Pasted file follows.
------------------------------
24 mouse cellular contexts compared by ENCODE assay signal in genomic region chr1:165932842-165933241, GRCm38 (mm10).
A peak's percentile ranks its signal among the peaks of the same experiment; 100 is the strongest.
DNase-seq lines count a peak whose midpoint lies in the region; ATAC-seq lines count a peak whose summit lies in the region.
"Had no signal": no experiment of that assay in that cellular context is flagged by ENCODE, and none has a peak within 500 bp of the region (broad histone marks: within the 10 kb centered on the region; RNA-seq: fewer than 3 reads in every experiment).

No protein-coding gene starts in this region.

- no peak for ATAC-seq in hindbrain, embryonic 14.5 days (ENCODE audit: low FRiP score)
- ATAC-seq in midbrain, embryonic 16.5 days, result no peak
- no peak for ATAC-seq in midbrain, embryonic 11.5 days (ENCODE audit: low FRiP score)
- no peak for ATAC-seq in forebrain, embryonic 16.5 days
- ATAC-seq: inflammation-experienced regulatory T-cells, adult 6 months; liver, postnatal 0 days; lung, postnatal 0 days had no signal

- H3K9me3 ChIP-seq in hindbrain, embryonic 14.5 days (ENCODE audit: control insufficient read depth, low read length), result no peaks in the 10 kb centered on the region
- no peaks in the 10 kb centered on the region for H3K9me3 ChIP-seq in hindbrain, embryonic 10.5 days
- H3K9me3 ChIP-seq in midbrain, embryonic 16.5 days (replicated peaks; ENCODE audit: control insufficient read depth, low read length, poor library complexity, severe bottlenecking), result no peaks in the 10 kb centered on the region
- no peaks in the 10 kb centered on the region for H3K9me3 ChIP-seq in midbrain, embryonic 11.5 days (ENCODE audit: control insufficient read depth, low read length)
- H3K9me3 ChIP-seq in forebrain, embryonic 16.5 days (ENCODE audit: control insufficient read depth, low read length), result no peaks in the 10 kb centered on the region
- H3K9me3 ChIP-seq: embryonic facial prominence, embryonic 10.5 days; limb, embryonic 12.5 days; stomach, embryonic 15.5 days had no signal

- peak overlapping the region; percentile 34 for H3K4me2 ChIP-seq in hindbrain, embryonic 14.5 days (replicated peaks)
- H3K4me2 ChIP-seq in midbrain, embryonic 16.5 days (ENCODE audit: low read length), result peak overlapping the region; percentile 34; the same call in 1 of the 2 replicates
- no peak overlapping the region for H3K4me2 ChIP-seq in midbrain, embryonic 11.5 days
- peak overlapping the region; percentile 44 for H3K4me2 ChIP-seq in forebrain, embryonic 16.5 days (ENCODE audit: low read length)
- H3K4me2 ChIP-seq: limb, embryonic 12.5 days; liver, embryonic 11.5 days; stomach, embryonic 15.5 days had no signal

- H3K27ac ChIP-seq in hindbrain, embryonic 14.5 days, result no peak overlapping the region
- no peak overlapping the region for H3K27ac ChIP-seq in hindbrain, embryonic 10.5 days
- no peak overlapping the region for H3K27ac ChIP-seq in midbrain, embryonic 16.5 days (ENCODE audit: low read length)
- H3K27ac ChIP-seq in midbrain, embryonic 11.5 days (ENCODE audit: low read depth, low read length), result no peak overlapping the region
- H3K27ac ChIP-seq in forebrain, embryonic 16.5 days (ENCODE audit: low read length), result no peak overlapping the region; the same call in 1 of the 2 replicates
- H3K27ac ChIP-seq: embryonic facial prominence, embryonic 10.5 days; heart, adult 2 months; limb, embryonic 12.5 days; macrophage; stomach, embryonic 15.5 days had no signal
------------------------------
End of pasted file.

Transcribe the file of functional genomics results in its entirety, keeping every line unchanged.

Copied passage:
24 mouse cellular contexts compared by ENCODE assay signal in genomic region chr1:165932842-165933241, GRCm38 (mm10).
A peak's percentile ranks its signal among the peaks of the same experiment; 100 is the strongest.
DNase-seq lines count a peak whose midpoint lies in the region; ATAC-seq lines count a peak whose summit lies in the region.
"Had no signal": no experiment of that assay in that cellular context is flagged by ENCODE, and none has a peak within 500 bp of the region (broad histone marks: within the 10 kb centered on the region; RNA-seq: fewer than 3 reads in every experiment).

No protein-coding gene starts in this region.

- no peak for ATAC-seq in hindbrain, embryonic 14.5 days (ENCODE audit: low FRiP score)
- ATAC-seq in midbrain, embryonic 16.5 days, result no peak
- no peak for ATAC-seq in midbrain, embryonic 11.5 days (ENCODE audit: low FRiP score)
- no peak for ATAC-seq in forebrain, embryonic 16.5 days
- ATAC-seq: inflammation-experienced regulatory T-cells, adult 6 months; liver, postnatal 0 days; lung, postnatal 0 days had no signal

- H3K9me3 ChIP-seq in hindbrain, embryonic 14.5 days (ENCODE audit: control insufficient read depth, low read length), result no peaks in the 10 kb centered on the region
- no peaks in the 10 kb centered on the region for H3K9me3 ChIP-seq in hindbrain, embryonic 10.5 days
- H3K9me3 ChIP-seq in midbrain, embryonic 16.5 days (replicated peaks; ENCODE audit: control insufficient read depth, low read length, poor library complexity, severe bottlenecking), result no peaks in the 10 kb centered on the region
- no peaks in the 10 kb centered on the region for H3K9me3 ChIP-seq in midbrain, embryonic 11.5 days (ENCODE audit: control insufficient read depth, low read length)
- H3K9me3 ChIP-seq in forebrain, embryonic 16.5 days (ENCODE audit: control insufficient read depth, low read length), result no peaks in the 10 kb centered on the region
- H3K9me3 ChIP-seq: embryonic facial prominence, embryonic 10.5 days; limb, embryonic 12.5 days; stomach, embryonic 15.5 days had no signal

- peak overlapping the region; percentile 34 for H3K4me2 ChIP-seq in hindbrain, embryonic 14.5 days (replicated peaks)
- H3K4me2 ChIP-seq in midbrain, embryonic 16.5 days (ENCODE audit: low read length), result peak overlapping the region; percentile 34; the same call in 1 of the 2 replicates
- no peak overlapping the region for H3K4me2 ChIP-seq in midbrain, embryonic 11.5 days
- peak overlapping the region; percentile 44 for H3K4me2 ChIP-seq in forebrain, embryonic 16.5 days (ENCODE audit: low read length)
- H3K4me2 ChIP-seq: limb, embryonic 12.5 days; liver, embryonic 11.5 days; stomach, embryonic 15.5 days had no signal

- H3K27ac ChIP-seq in hindbrain, embryonic 14.5 days, result no peak overlapping the region
- no peak overlapping the region for H3K27ac ChIP-seq in hindbrain, embryonic 10.5 days
- no peak overlapping the region for H3K27ac ChIP-seq in midbrain, embryonic 16.5 days (ENCODE audit: low read length)
- H3K27ac ChIP-seq in midbrain, embryonic 11.5 days (ENCODE audit: low read depth, low read length), result no peak overlapping the region
- H3K27ac ChIP-seq in forebrain, embryonic 16.5 days (ENCODE audit: low read length), result no peak overlapping the region; the same call in 1 of the 2 replicates
- H3K27ac ChIP-seq: embryonic facial prominence, embryonic 10.5 days; heart, adult 2 months; limb, embryonic 12.5 days; macrophage; stomach, embryonic 15.5 days had no signal